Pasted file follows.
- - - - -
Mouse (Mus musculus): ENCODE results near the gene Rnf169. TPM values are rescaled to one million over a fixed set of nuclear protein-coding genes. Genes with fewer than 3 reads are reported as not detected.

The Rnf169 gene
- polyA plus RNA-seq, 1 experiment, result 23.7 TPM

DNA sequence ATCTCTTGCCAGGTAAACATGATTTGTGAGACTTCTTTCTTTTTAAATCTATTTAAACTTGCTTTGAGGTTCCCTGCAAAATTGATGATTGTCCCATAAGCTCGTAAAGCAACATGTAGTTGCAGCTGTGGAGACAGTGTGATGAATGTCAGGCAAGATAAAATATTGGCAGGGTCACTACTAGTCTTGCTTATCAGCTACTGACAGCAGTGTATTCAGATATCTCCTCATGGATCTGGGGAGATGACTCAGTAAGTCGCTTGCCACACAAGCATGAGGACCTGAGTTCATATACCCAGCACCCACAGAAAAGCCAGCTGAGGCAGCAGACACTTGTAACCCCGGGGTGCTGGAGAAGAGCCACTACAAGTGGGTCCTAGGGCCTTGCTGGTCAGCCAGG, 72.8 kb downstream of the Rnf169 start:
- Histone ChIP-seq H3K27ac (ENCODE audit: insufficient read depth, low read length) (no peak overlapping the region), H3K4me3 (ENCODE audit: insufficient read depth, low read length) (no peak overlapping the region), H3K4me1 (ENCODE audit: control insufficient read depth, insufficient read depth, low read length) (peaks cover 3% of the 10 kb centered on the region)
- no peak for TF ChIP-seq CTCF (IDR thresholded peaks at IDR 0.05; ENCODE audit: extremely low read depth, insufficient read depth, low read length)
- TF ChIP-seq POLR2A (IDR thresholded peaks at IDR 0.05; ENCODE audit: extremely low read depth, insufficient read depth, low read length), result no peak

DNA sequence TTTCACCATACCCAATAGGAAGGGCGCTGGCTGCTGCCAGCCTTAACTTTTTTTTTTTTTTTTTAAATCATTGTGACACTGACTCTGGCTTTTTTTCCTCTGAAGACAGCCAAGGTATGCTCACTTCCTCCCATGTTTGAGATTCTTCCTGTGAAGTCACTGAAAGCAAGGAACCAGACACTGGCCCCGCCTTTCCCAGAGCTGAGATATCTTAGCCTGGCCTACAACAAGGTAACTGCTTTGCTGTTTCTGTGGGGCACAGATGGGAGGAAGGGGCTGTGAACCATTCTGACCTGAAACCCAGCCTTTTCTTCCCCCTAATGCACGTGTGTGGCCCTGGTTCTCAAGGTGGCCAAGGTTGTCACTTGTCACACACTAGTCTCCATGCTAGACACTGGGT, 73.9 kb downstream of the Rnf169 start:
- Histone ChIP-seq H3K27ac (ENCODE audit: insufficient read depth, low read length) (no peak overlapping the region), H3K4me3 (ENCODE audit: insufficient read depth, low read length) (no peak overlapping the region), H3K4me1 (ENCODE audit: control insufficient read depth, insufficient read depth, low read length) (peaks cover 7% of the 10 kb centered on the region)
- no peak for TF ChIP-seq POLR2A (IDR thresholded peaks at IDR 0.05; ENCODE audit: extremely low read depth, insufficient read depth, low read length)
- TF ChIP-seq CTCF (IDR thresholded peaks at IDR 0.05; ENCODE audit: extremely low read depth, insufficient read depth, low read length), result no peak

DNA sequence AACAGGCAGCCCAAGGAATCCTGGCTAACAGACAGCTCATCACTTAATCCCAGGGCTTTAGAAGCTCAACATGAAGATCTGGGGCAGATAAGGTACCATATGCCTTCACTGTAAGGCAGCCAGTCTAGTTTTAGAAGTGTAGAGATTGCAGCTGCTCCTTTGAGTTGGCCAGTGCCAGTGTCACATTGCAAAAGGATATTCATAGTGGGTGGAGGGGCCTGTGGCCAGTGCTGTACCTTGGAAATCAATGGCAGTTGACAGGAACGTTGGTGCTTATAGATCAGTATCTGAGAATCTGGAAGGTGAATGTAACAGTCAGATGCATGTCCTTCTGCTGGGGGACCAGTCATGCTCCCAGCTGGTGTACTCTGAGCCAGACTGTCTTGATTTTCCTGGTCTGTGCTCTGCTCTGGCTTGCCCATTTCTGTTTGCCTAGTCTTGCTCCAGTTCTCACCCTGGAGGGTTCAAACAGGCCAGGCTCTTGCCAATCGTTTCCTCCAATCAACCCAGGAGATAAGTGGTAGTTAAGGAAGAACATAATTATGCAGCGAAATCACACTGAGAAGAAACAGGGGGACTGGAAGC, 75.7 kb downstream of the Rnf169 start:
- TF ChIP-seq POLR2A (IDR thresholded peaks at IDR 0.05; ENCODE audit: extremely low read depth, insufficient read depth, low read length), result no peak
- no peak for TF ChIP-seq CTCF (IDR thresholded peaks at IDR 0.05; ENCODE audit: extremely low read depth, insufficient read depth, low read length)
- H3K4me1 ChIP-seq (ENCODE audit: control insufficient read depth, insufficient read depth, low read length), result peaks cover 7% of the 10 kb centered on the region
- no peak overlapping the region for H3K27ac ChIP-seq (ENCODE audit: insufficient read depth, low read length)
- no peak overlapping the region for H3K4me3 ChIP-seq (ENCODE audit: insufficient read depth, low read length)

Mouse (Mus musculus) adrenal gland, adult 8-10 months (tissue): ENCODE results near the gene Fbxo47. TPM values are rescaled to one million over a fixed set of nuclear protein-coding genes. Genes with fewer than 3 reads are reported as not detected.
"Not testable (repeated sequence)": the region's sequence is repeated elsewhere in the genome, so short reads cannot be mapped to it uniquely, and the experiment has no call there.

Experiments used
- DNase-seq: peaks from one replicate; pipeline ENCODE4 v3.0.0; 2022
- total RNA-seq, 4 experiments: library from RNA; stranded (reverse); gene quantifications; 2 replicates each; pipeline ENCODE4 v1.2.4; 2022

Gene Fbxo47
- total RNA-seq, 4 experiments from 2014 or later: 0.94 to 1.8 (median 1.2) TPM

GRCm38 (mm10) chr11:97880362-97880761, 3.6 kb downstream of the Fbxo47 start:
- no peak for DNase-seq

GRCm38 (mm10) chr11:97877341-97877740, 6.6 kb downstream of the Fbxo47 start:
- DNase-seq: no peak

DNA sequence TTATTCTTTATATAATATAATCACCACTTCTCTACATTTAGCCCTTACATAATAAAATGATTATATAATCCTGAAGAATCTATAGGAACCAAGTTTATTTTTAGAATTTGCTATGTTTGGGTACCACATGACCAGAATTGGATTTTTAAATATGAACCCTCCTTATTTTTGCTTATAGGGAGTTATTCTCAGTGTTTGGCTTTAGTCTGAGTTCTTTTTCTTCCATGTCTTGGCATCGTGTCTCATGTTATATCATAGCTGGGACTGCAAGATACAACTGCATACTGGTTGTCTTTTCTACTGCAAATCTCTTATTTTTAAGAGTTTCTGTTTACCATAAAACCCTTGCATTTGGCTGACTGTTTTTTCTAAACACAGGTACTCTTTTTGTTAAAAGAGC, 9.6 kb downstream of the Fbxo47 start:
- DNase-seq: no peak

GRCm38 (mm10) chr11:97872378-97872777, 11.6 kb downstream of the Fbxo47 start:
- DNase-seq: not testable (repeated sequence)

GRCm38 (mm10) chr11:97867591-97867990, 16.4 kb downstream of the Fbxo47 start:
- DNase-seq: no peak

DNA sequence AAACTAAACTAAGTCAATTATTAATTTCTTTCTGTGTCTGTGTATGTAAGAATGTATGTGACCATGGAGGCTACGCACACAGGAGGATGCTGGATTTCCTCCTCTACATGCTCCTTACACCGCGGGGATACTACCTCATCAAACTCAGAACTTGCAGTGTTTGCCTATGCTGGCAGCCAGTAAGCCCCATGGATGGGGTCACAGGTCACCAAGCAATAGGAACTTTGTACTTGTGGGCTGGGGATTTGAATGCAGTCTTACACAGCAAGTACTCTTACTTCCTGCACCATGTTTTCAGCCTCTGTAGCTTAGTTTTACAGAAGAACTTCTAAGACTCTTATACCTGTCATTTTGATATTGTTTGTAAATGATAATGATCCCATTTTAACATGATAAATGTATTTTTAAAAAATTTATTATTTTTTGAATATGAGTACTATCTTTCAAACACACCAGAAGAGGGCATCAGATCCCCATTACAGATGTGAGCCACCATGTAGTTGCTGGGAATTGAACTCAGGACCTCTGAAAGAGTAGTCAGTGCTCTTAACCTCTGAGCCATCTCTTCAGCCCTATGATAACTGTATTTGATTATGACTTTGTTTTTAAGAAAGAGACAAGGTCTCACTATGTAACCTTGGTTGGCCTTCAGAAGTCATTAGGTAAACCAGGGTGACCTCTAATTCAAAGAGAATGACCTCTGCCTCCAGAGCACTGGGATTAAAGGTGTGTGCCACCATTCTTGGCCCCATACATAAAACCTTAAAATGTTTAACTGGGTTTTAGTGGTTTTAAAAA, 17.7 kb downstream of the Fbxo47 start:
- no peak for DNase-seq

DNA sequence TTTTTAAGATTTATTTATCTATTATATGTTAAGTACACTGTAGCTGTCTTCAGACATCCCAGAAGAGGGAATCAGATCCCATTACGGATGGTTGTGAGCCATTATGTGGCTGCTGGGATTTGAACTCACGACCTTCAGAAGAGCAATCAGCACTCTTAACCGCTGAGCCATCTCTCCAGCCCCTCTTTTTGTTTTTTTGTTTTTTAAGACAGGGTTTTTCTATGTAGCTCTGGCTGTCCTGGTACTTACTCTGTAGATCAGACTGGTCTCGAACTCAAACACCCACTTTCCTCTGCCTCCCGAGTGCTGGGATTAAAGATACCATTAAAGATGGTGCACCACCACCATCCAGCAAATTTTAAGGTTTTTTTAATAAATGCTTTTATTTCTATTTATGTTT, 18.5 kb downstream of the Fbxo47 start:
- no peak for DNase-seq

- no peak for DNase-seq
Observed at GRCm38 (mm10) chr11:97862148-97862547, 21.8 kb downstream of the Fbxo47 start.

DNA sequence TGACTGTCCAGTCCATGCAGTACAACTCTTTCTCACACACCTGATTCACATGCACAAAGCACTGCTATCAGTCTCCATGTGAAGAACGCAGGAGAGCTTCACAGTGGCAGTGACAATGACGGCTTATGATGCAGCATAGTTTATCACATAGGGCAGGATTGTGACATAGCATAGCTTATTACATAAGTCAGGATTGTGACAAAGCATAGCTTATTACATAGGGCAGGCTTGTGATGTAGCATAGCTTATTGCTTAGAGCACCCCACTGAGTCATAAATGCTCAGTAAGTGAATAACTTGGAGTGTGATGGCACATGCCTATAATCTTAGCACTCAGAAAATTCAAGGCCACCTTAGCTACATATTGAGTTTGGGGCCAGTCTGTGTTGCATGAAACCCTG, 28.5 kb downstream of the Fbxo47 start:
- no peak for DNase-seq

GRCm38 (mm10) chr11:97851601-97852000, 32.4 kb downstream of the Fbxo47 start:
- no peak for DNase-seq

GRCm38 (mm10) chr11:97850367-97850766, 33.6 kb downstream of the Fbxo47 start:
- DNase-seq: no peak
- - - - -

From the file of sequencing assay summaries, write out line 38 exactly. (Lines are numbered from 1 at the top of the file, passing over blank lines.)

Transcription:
- no peak for DNase-seq